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Emotional approaches to the study of organizational communication seem to be of high value to scholarship concerned with communication dynamics within organizations. One specific connection, in approach and study, is the view of systems theorists and their unique approach to studying the presence of emotion within organizations. Miller (2020) offers clarity of purpose and understanding of approach when investigating emotion within the organization, highlighting that evidence of emotion can be seen as sense making opportunities when studied through communication interactions within the organization. Finally, Miller posits that sense making opportunities could be transformational when considering how solutions to stress and burnout could be revealed within “networks of information sharing and social support (Miller & Barbour, 2020, p. 212).”

Within organizational communication studies, concerning emotional processes and diverse ecosystems of communication, one interesting angle of study could be the intersection of gender, with emotional intelligence. Understanding how women uniquely mediate the inherent nature of their gender, through communication, could reveal many opportunities for inclusive motivated organizations. This phenomenon is studied through evidence and “understanding of emotional rules” in the organization, which is investigated through their “display in the workplace” (Miller & Barbour, 2020, p. 202).

Emotional intelligence concerns one’s “ability to understand and manage our emotions in healthier, more inclusive and more empathetic ways.” It concerns the investigation of self-management, self-awareness, social awareness, and relational management (Lamb, 2024).

This perspective of study could afford great opportunities to investigators when attempting to “better address challenges, collaboratively solve problems, and manage conflict.” There is no better outcome to represent improvements across each divide. Each would serve to encourage greater productivity albeit in a healthier environment and move the organization to “work more cohesively and creatively” and most importantly “achieve the organization’s mission in authentic and meaningful ways” (Lamb, 2024).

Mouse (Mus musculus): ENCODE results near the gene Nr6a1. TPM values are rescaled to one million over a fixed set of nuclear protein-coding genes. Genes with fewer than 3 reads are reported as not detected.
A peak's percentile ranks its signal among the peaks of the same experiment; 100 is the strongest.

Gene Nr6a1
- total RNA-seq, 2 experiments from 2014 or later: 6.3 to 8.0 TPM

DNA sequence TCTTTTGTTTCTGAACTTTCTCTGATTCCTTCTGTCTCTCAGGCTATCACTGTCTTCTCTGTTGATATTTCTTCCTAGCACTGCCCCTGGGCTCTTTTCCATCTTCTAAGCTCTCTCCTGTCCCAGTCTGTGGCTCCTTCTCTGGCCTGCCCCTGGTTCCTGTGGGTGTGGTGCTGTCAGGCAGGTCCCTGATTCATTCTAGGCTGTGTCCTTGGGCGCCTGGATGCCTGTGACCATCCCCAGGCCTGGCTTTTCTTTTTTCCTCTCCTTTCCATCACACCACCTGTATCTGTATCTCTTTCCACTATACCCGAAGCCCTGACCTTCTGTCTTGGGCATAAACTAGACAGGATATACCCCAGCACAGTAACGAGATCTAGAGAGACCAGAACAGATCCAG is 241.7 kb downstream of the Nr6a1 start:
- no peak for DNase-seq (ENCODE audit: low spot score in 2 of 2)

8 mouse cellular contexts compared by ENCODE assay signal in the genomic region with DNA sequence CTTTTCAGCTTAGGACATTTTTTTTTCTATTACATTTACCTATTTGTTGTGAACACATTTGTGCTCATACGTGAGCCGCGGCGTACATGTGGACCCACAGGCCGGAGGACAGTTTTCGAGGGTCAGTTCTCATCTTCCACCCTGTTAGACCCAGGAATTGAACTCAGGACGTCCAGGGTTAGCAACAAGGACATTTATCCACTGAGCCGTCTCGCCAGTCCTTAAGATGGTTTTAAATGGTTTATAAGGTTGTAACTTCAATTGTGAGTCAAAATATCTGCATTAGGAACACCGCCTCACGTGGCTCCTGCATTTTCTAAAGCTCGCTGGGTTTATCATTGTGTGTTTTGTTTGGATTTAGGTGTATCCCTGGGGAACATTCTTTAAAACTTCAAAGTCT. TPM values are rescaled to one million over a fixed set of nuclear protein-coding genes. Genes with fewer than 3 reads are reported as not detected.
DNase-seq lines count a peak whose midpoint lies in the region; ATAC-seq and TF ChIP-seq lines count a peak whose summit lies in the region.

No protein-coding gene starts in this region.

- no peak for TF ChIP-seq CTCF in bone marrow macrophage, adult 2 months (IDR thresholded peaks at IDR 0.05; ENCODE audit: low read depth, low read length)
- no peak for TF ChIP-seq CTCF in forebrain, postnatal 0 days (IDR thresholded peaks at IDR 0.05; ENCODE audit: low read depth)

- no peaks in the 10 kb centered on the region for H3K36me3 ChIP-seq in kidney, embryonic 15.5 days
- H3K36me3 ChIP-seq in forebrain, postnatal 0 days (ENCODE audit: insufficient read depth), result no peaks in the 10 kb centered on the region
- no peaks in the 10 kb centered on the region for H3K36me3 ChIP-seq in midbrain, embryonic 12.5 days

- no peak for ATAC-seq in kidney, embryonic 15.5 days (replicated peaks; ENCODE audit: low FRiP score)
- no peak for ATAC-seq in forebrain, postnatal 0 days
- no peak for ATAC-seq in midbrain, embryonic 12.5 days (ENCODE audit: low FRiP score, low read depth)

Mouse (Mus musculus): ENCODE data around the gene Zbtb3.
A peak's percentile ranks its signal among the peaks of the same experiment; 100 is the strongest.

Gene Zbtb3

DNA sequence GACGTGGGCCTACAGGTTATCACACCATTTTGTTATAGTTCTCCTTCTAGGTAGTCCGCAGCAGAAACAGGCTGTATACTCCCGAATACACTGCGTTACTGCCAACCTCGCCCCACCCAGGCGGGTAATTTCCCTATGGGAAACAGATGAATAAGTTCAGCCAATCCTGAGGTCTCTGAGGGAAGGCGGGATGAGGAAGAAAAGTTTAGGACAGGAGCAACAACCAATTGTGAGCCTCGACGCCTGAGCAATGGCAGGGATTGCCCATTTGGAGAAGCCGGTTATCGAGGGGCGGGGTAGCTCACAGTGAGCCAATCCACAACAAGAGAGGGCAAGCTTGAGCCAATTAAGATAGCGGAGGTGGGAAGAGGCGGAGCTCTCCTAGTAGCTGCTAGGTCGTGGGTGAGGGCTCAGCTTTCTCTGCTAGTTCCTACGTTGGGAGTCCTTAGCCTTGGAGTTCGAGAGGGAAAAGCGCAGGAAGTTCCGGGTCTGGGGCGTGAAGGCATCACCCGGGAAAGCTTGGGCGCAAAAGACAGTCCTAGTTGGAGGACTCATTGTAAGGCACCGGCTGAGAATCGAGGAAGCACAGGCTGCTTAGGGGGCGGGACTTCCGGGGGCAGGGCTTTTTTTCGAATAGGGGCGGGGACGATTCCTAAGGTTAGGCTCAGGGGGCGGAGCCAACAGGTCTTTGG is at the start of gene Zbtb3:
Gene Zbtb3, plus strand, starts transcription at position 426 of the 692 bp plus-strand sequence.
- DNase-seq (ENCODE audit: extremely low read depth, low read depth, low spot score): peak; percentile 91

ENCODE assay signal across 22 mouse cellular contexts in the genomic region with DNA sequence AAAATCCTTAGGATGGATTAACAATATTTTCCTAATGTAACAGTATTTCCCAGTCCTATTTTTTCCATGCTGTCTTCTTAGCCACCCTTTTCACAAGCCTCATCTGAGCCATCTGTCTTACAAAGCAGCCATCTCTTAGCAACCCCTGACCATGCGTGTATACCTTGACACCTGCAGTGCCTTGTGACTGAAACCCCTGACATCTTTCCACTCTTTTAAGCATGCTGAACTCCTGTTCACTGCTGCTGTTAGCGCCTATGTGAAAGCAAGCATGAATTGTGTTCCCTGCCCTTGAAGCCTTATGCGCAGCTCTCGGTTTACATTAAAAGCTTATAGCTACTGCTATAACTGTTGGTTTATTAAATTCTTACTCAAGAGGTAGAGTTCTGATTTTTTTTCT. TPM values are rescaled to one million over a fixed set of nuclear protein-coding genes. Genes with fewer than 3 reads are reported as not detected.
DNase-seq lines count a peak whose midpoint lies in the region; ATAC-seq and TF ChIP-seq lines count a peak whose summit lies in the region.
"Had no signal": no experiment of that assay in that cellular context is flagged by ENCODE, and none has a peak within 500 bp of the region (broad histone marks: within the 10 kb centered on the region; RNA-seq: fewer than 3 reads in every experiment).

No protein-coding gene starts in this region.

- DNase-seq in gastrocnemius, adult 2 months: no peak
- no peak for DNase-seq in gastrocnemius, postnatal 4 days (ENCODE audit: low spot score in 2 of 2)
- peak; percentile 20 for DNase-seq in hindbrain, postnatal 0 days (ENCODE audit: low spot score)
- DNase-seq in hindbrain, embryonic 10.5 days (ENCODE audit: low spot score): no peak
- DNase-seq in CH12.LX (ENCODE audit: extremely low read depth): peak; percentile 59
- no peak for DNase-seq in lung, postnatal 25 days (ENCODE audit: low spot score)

Women as Disciplined Bodies – Intersected with EQ Research

Earlier, this student wrote about women as disciplined bodies within the organization. This seems shameful if opinion is permitted, especially considering that we have been taught across courses to see women as uniquely as their biology. Through the discipline of their inherent femininity, women are forced to conceal their gender’s uniqueness, even though femineity tends to spill out (Donahue, 2024). Miller notes that femineity attempts to rebel against its master’s discipline by “leak[ing] out through unruly clothing, menstrual bleeding, pregnancy, or emotional displays” (Miller & Barbour, 2020, p. 116). Among the variety of marginalizing efforts women must undertake to subdue the uniqueness of their gender, it seems the organization would be wise to measure the way emotional rules within it understand the nature of women’s true feminine nature.

This approach could reduce conflict, create the cohesion that our lecturer advances, and promote diversity and inclusion. Together, these efforts could be measured by understanding how employees interpret emotional rules. As applied to our study organization, an understanding of organizational emotional intelligence connected to the advancement and retention of specifically female employees would serve to offer an intersection in breaking down barriers that prevent equal consideration and offer instead, a transformative opportunity for the organization to advance their goals and objectives.


Scholarly investigation of either construct would consider how women are seen through communication and informational sharing within the organization, alongside evidence of social support for women. Through this scholarly approach, one would discover an abundance of opportunities to lateralize and reduce the marginalization effect of the female gender and endeavor to make “healthier, more inclusive choices in communication processes” (Lamb, 2024).


Listed underneath the associated paper title here.

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